Damascus Citadel

Damascus Citadel, better known as "Qalaat Dimashq", is the only fortress in Damascus. It is located in the heart of the capital.

Historical records indicated that it was built by the Seljuks in 1078 A.D. with several gates. During the reign of Seljuks until 1104 and after, additional construction works were carried out in the citadel.

After attacks by the Crusaders and other invaders against the city of Damascus, some restorations were made in the citadel and more defenses were added to fortify the citadel against attacks. 

Between 1203 and 1216, King al-Adel, brother of the Ayyubid Sultan Salahuddin, ordered Damascus Citadel to be demolished only to be rebuilt again. Sons of King al-Adel contributed to the rebuilding of the citadel's towers and walls which took 15 years.

The castle was surrounded by a deep water trench. Each corner of the castle had a tower. There were two towers in the eastern side, one of which includes the eastern entrance to the castle, and three towers in the northern and southern fronts.

The towers are connected by thick walls, and behind the towers there is a roofed corridor around the castle securing the link between them and it is known as the defensive corridor.      

During the eras of Nur addin Zanki and Salahdin al-Aaubi, the Citadel played a vital role in protecting Damascus from the threat of Crusaders, and supported the politics of the city.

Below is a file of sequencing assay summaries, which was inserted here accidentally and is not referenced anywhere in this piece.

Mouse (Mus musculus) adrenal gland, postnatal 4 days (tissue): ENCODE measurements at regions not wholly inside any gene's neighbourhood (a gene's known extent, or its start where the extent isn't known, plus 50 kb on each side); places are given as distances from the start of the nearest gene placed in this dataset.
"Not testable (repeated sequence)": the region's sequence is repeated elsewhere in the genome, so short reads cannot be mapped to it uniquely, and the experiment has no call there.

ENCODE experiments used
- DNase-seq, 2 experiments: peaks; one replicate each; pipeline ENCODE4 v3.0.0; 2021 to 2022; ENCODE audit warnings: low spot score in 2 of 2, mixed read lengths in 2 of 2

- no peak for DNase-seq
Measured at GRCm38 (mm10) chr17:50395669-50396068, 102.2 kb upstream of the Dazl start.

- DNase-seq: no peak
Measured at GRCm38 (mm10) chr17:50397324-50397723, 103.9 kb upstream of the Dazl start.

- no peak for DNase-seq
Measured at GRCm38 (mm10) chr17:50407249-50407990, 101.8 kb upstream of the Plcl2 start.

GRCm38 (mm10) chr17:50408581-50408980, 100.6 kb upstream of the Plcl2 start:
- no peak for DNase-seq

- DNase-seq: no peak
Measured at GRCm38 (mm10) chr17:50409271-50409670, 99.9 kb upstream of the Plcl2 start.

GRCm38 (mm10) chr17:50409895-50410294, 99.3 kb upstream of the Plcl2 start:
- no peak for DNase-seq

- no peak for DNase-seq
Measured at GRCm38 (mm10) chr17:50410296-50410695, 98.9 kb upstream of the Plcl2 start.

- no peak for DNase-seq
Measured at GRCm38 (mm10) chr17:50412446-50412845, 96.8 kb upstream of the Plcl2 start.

Since it was built, the citadel was a very important military castle. It was the residence for the Ayyubid sultans, and a place where political and social events were held.

It was a city within a city. New parts were discovered during its restoration in 1985, so the citadel could be seen from all sides. 

 The citadel `was surrounded by palaces, baths, mosques, houses and schools.

In mid-thirteenth century, however, the citadel was the main target for Tatar and Mongol attacks which damaged it severely.

When the Mongols were driven out by the Mamluk Sultan of Egypt, Qutuz, in the battle of Ain Jalut in 1260, his successor Baibars rebuilt the citadel.

Between 1300 and 1401, Damascus Citadel was again under siege by Mongols, this time under Timor Lank.  In 1405, the Mamluks ruled Damascus, and the citadel was rebuilt again. However, Damascus and the citadel were surrendered to the Ottomans in 1516.

During the 18th century Damascus Citadel was badly damaged by earthquakes, but was restored by the Ottoman Sultan Mustafa III.

Later, the citadel was used as military barracks and  as prison under the French Colonization.

The present shape of the citadel is rectangular with 13 large towers and several dilapidated gates.

Damascus Citadel is really unique in Syria, as it was built on a flat ground at the same level of the rest of the city and not on a higher location.

One of the most important monuments in the citadel is the mosque of Abi al-Dardaa, one of Prophet Mohammad's (PBUH) companions whose tomb is still being visited.

Damascus citadel is considered as a symbol of old and modern civilization in Damascus, the most ancient continuously inhabited city in the world.

Raghda Sawas